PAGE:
Christ-King Catholic School gears up for back-to-school start-up

‘If a parent isn’t comfortable sending their child back to the brick and mortar school, then School of Hope is an option.’

Plans are taking shape to welcome students back to Christ-King Catholic School this fall.

“The province released their guidelines, and some of them were specific enough to say, this is how it has to be within your building,” said Tara McMillan, the school’s principal.

“But there were a number of things that were slightly more vague just because what works for one school may not work for another one – depending on its size, depending on whether they are in a city centre or in rural Alberta,” she said, adding that the government guidelines came down on July 21st.

“It was basically that day that we started to work on this,” she said. “We took those guidelines and created a district plan. From there, our principals were given our district plan and we were instructed to tailor it to our schools specifically,” she said.

“There were a few things that were left up to a bit of interpretation in terms of what would apply to our school specifically.”

Detailed information on heading back to class was recently sent out to school families, covering everything from a staggered return (one group returning Aug. 31st and the other returning Sept. 1st to the wearing of masks.

It was also noted that things may change slightly as September approaches.

”We want to keep our students, families, and staff safe but still provide the many educational experiences we normally do (just in a different style!) and still have fun,” noted the document. “It will be different but we are committed to maintaining the welcoming, energetic atmosphere we always do!”

Bringing students back in two groups allows each class to attend at half capacity to ensure staff can establish new routines and that the new schedule runs smoothly.

“We can (also) maintain all safety protocols with less students in the first two days as we all adjust.”

Families will be informed of their entry day the week of Aug. 24th.

Also, masks are mandatory for Grade 4-9 students – the government will be supplying each student with two reusable masks.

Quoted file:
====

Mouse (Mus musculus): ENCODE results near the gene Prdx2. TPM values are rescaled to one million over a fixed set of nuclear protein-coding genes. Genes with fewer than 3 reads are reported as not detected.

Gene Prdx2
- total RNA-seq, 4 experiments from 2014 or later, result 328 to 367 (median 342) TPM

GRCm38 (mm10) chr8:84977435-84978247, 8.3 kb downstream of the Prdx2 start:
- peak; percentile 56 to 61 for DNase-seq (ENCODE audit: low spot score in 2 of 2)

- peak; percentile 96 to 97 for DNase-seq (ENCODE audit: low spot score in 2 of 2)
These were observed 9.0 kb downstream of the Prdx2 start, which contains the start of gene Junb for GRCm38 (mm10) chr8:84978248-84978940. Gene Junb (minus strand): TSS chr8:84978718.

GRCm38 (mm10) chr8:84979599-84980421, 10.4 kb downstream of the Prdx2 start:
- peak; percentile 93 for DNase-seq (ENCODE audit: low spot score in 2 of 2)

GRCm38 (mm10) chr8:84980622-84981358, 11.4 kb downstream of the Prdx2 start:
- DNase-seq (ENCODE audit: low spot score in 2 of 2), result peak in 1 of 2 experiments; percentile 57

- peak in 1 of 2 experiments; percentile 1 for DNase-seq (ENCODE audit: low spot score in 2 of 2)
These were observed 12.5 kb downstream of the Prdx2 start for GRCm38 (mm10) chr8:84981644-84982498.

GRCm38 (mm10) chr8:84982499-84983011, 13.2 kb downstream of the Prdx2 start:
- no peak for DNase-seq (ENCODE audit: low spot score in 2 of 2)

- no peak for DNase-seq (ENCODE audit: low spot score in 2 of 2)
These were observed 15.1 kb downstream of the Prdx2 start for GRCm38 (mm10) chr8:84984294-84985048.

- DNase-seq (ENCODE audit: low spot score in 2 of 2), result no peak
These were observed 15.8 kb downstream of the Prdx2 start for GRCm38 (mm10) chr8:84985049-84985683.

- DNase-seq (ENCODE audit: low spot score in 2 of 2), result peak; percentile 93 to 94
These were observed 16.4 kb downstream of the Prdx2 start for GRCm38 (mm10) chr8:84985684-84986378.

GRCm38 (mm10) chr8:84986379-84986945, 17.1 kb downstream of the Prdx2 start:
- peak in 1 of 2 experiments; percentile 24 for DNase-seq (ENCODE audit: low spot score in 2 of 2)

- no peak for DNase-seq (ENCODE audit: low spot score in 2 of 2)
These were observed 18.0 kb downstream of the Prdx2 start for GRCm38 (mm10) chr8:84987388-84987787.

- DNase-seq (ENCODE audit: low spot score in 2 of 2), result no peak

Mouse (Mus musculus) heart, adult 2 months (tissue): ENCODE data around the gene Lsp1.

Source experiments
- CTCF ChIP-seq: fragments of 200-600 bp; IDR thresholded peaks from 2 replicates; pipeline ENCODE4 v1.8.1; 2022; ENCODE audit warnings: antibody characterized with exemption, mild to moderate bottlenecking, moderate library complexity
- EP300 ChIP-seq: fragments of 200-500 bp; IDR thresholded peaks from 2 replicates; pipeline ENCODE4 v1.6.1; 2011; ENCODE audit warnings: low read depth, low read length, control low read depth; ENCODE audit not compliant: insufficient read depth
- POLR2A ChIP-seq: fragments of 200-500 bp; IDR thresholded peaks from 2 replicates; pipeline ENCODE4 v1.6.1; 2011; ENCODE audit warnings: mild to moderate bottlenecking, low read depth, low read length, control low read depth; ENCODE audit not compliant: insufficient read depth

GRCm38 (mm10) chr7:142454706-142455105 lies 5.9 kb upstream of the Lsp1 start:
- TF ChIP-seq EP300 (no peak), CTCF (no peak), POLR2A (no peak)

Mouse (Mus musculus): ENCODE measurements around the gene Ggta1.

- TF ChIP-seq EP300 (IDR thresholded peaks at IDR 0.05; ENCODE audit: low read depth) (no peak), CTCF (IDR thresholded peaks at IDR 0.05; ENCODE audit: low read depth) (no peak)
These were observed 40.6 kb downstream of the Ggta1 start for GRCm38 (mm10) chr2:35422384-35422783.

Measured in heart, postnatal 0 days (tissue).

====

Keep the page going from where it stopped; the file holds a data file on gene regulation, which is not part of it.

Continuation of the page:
It’s also been p0inted out that students do not need to wear masks all day – there will be times throughout the day where they are properly spaced (i.e. in class at desks, outside etc.) where it will be safe to remove them.

“Masks are mandatory for all staff in the building unless in a situation where there is appropriate spacing to remove them safely. Face shields will be available for use by staff.”

Kindergarten to Grade 3 students are not required to wear masks but can choose to bring them and wear them if they can do so properly and safely.

In terms of classroom set-up, desks and tables have been spaced out as far as possible in each classroom. Students will be in rows and will face the same direction.

Also, work cannot be shared by students so group work will be done through the use of technology to allow for proper spacing.

“Scheduled hand-washing/sanitizing will also be built into each classroom schedule to ensure students are completing this regularly throughout the day. All students will also be ‘cohorted’ into a group of no more than 35 students maximum for the school year (we have estimated high to prepare accordingly).

“At no time will different cohorts mix physically – virtual ‘visits’ with other cohorts may take place.”

Also, each student will also hand sanitize on the way in and the way out of school and each grade will be given an assigned doorway in the school to enter and leave by.

Meanwhile, for parents who are still wary of sending their children back to school, McMillan said she understands that concern.

“There are still some unknowns, and there will be some things that we see as we go along,” she explained. “That’s just the reality of the situation.

“But really, when it comes down to it, the teachers get into this business because we care about the kids and we want to see them be successful. Is this year going to be different than what we are used to? Absolutely! But we will tackle this challenge and we will do the best that we can,” she said.

“I think that for parents, it’ about being able to ask the questions they want to ask and having someone here to answer them as best we can and to reassure them that although it’s not perfect, we will be working together as a team.

“And we are going to make sure each individual student gets the support that they need,” she said.

“I think that will give them a bit more confidence in sending their children back in September,” she said.

CKCS is also partnering up with their ‘sister’ school (still part of the ECCS Division), the School of Hope, to offer virtual learning to those that would prefer to learn from home.

“This is an excellent option for parents as School of Hope is part of our School Division, which means transferring over internally will be seamless.

“Our district is very fortunate – we have already have a virtual school in place – we’ve had School of Hope for a number of years in our district. Not every district has a virtual school. They’ve always been our sister school, but this year we are working a little more closely with them than we ever have before.

“If a parent isn’t comfortable sending their child back to the brick and mortar school, then School of Hope is an option,” she said. “And if they are already students at Christ-King, we are helping with the transfer so that it’s seamless. And when they want to come back to us, when they feel comfortable, the transition will be seamless again.”

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